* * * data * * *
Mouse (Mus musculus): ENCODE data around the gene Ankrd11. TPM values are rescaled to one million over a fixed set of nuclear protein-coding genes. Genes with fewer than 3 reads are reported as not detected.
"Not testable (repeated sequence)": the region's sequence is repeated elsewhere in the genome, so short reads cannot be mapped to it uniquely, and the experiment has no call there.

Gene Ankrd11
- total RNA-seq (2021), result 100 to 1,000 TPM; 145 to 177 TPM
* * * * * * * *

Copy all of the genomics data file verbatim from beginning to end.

Mouse (Mus musculus): ENCODE data around the gene Ankrd11. TPM values are rescaled to one million over a fixed set of nuclear protein-coding genes. Genes with fewer than 3 reads are reported as not detected.
"Not testable (repeated sequence)": the region's sequence is repeated elsewhere in the genome, so short reads cannot be mapped to it uniquely, and the experiment has no call there.

Gene Ankrd11
- total RNA-seq (2021), result 100 to 1,000 TPM; 145 to 177 TPM